Sir Edmund Hillary: I still regard adventure pretty much as a hobby to tell you the honest truth, and I think this approach to it keeps one refreshed almost. I think if you just regard adventure as a business, working becomes very boring as many other businesses can become. But even though adventure changed my life considerably, both in what I was doing and even economically, I've always regarded myself in a sense as a competent amateur. Because of that, I think a freshness has been brought to it, that every new adventure has been a new experience and great fun. I really like to enjoy my adventures. I get frightened to death on many, many occasions but, of course, fear can be, also, a stimulating factor. When you're afraid, the blood surges in the veins and so on. If you get rigid with fear, quite obviously, fear is not a very satisfactory characteristic to have, but if it's a stimulating factor, then I think you can often extend yourself far more than you really believe is possible. And instead of being just a mediocre person, for a moment anyway, you become someone of considerable competence.
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David Ho

AIDS Research Pioneer

I've gotten a lot of recognition, especially by Time magazine. I've never said that I am the representative for the AIDS community. It was Time that, in trying to recognize the achievements in the field, they typically do it through the story of one and I was the chosen one. I fully realize that it's symbolic for the progress made by the field. And, a lot of people deal with that very well and many colleagues have said very nice things to me about that and about how good that is for the field and for science in general. But, there are a lot of big egos in the field and if they're not the one, some of them can be vicious and have been vicious. But, I don't think you would find much in terms of a response from me about such type of criticism. I've said that I'm just going to continue to work and to do my science and advance the field. I don't want to be dragged into the mud into such an unnecessary debate which is harmful to the field, to science, and most importantly, what does that look like from a patient's perspective?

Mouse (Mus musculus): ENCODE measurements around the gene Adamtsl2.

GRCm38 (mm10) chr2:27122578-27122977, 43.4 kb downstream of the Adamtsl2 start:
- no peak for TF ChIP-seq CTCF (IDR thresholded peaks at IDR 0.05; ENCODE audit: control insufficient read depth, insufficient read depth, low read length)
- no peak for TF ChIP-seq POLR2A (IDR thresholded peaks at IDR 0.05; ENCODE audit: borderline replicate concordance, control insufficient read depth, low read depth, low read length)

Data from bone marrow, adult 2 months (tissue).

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David Ho

AIDS Research Pioneer

If you insist on the infeasible, you'll get into a situation where nothing is done. And, the most important thing we could do now is to come up with strategies that would decrease mother-to-infant transmission of HIV. So I got involved with that controversy because the New England Journal took a very strong ethical position against any use of placebo and basically did not welcome my opposing view and I had to express my view in Time Magazine. And they didn't care for that, and therefore because of this disagreement, I said I had to go with my own beliefs and I don't think I could serve the Journal well by remaining on its editorial board.
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Khaled Hosseini

Afghanistan's Tumultuous History

These issues of contempt, of rivalry between the ethnicities, for instance, between the Pashtuns and Hazaras, this goes back centuries, and it has very bigger old roots and wounds that have not healed. And this book talks about those things in a very unveiled, open fashion. And for a lot of people, that was a jolt. Things were being said in this book that it would be unimaginable that it would be said publicly within the Afghan community. Lots of people would think it and maybe discuss it privately in their home, but would never blog it, they would never write in the newspaper an op ed or let alone write a book. And so it became -- I understand why it's a subject of controversy, but I feel as a writer that writers, artists, cannot shy away from things merely because it makes people uncomfortable. I don't feel that that's a good reason to not write something. In fact, that's a very good reason to write about things. If things make, if a subject matter makes people uncomfortable, if it touches on those things that people fear, if it touches on those things that are sensitive, then maybe that is what is worth writing about. I don't think we, as writers, shy away from things that are wreathed in reality and shape a society and not write them out of mere politeness. And so in whatever modest way, I hope that The Kite Runner has opened a useful and productive dialog within my community. And I think, to some extent, it really has.